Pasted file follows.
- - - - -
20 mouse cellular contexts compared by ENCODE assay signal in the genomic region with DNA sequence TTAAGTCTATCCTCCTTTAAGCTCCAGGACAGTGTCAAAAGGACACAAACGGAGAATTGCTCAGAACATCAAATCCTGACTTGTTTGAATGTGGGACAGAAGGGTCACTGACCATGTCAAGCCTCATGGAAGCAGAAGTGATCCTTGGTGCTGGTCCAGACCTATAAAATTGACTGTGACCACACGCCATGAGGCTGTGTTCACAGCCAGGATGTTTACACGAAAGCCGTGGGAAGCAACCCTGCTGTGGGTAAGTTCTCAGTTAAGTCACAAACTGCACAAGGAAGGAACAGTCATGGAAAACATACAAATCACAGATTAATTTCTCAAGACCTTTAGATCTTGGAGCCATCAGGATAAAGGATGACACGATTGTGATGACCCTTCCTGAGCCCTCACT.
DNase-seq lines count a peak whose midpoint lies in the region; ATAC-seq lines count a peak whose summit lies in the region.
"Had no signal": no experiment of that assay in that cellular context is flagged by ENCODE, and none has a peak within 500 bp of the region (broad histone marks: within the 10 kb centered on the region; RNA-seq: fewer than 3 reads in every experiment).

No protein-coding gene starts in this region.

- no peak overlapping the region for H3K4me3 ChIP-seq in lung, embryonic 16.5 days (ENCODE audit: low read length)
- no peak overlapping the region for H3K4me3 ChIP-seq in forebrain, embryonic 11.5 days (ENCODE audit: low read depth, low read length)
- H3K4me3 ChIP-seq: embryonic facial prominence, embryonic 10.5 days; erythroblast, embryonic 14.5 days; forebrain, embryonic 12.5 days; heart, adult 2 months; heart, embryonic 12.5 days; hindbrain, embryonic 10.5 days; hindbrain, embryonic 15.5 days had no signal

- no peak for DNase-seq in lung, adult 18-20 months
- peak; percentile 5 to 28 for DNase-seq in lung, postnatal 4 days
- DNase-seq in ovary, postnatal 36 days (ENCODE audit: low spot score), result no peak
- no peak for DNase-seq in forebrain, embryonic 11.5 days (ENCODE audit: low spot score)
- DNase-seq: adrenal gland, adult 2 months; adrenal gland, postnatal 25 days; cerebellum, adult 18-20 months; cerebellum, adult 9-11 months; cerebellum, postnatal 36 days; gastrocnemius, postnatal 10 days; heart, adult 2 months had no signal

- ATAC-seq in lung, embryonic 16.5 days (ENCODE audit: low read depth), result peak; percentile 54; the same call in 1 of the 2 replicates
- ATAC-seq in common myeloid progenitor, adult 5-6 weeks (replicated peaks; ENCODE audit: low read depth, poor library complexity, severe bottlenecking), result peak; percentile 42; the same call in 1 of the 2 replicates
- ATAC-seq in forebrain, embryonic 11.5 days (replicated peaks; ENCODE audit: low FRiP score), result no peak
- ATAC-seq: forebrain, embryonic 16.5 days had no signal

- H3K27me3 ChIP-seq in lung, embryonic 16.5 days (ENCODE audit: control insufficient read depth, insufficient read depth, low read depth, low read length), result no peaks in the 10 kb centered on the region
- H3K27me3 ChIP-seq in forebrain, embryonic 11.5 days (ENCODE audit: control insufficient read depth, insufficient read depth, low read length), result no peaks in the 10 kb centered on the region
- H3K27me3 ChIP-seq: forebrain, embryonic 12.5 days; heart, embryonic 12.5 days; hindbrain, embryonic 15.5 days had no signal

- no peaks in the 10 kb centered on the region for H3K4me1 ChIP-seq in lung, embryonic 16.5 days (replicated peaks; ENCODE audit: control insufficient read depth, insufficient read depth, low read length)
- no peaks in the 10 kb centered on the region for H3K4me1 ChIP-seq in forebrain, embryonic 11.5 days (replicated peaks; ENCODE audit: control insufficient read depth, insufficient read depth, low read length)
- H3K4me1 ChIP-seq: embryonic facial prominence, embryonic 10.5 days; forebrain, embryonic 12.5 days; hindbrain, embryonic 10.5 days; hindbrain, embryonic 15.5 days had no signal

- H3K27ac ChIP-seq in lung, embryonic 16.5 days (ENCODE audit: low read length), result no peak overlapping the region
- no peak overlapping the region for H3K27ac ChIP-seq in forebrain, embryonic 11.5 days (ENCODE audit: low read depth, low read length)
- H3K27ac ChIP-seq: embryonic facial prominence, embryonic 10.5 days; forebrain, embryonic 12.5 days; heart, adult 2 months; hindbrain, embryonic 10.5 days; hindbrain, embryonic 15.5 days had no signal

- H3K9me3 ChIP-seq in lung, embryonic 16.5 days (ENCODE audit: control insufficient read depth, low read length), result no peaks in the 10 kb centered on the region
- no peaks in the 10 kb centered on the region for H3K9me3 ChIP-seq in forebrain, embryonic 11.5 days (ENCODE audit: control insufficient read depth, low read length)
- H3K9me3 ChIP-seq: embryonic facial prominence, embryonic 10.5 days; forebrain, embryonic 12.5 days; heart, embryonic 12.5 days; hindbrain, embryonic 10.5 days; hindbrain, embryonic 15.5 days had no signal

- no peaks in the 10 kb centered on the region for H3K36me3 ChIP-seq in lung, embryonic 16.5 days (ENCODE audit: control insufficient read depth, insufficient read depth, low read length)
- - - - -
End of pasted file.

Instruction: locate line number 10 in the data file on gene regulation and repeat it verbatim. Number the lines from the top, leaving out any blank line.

- DNase-seq in ovary, postnatal 36 days (ENCODE audit: low spot score), result no peak